The news: Facebook is not happy about recent revelations that DEA agents set up fraudulent Facebook profiles in the names of real citizens as part of a sting operation targeting drug dealers — and they want the feds to know it.
In an strongly worded letter to the DEA, Facebook expressed its "deep concern about the DEA's conduct" and asked that the DEA "cease all activities on Facebook that involve the impersonation of others."
The company said that by setting up an unauthorized account in the name of suspected New York drug dealer Sondra Arquiett without her knowledge to contact other alleged criminals in the region, "the DEA's actions threaten the integrity of our community" and "makes people feel less safe and secure when using our service."
Facebook went on to list four violations of the site's terms and Community Standards, specifying it "has long made clear that law enforcement authorities are subject to these policies." It also said that it had unilaterally disabled the account made in Price's name.
The background: This case may prove particularly embarrassing for the feds, who not only violated Arquiett's rights and Facebook's terms of service by impersonating her online, but also uploaded racy photos found on her cell phone in an attempt to lure criminals. Arquiett's lawyers claim this caused her "severe emotional distress."
The Department of Justice claims that Arquiett implicitly consented to the sting operation, laying out their defense in court filings:
"Defendants admit that Plaintiff did not give express permission for the use of photographs contained on her phone on an undercover Facebook page, but state the Plaintiff implicitly consented by granting access to the information stored in her cell phone and by consenting to the use of that information to aid in an ongoing criminal investigations."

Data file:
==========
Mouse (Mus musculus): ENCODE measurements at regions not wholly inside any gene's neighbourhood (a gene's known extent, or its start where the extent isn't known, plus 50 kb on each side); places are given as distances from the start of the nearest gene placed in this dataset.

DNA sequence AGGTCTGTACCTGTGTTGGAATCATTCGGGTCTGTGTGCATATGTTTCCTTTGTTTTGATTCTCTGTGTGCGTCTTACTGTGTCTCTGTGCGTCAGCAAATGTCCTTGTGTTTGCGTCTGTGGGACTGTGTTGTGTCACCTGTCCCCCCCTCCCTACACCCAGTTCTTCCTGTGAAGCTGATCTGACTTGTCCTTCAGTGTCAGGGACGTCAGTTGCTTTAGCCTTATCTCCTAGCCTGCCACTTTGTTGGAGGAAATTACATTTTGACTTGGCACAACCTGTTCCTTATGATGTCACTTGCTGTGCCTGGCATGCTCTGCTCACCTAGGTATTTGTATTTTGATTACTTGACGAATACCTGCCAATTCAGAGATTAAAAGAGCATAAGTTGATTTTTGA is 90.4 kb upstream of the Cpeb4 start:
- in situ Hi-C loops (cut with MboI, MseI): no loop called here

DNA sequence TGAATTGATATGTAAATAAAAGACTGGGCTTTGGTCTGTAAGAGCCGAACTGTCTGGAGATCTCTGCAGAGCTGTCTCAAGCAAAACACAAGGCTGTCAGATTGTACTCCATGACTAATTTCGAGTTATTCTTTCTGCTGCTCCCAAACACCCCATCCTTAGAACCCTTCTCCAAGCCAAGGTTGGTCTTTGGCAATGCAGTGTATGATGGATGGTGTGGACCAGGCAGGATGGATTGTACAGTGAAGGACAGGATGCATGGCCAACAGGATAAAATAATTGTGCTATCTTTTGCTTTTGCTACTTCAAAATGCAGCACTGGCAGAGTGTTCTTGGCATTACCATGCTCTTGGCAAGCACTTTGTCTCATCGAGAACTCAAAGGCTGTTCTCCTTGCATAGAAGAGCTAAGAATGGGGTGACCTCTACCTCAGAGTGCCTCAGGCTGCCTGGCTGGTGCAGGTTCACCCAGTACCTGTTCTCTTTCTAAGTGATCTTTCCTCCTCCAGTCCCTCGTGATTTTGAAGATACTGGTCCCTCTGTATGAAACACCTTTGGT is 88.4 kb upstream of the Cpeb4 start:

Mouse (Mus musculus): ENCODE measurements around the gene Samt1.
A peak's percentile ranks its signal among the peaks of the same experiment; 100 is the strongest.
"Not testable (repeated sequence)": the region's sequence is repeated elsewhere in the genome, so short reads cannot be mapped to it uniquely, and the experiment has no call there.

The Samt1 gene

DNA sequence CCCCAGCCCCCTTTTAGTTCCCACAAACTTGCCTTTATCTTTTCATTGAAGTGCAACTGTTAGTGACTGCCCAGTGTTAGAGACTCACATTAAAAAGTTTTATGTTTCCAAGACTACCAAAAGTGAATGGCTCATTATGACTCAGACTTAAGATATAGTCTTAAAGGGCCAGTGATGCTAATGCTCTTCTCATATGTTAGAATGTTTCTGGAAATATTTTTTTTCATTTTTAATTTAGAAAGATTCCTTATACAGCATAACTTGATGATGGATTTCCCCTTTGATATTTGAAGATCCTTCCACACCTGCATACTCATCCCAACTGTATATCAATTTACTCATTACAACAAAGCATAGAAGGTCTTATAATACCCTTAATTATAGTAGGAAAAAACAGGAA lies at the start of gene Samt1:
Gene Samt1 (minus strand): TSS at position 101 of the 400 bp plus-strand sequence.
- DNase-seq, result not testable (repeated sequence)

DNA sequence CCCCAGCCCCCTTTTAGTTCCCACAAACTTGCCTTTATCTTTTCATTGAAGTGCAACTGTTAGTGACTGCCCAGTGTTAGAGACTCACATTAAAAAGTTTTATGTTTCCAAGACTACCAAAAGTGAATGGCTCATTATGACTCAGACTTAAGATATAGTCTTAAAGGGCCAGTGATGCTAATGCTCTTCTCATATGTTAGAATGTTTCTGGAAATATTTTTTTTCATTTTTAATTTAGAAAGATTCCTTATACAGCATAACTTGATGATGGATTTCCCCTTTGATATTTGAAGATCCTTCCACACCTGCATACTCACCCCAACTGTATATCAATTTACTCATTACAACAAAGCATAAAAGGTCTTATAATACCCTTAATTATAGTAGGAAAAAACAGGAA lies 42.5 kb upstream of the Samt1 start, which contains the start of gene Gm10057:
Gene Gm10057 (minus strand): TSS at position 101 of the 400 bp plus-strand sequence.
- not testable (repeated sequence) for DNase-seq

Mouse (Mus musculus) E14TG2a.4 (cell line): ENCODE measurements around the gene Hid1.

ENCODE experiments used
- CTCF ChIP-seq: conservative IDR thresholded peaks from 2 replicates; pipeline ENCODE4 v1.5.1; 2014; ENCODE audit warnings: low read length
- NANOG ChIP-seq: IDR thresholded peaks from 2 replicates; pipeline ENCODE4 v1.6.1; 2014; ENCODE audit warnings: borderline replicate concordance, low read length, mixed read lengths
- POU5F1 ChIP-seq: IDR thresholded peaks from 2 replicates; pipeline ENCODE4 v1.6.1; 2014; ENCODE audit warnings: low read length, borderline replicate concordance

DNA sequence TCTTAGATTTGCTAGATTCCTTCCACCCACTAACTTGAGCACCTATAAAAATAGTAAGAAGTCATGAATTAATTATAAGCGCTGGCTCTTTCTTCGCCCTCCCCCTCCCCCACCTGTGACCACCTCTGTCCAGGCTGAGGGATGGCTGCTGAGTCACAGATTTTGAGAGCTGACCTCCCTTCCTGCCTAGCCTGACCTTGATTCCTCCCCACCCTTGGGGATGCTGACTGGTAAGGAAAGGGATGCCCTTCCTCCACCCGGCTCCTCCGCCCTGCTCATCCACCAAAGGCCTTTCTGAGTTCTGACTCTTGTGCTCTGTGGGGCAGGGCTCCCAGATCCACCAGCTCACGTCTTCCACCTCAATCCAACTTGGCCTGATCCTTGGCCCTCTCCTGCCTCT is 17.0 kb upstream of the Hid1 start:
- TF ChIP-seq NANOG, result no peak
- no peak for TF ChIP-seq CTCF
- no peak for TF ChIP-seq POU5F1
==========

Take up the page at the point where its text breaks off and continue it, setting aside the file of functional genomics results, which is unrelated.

This could become a nasty court battle if the DOJ doesn't back down — and since social media is quickly becoming a major investigative tool, they very well might fight Facebook over it. A 2012 LexisNexis report found that 83% of law enforcement professionals said they planned to increase their use of social media during regular policework, with 81% of federal agencies using it as well.
Why you should care: This is just the latest battle between consumer tech companies and law enforcement agencies over privacy on the social web.
Last week, FBI director James B. Comey gave a speech urging Apple, Google and others to abandon their plans to put unbreakable encryption on future mobile devices, accusing them of creating a "law-free zone" that could be easily exploited by criminals. The ACLU shot back, saying the FBI was asking companies to deliberately compromise customer security so that it would be easier to spy on them.
Remember, though, that just because Facebook might be willing to fight the DEA in court doesn't necessarily mean they're great about keeping your private info hidden. They're quite happy to sell it, making this more a fight over Facebook's brand image than your actual privacy.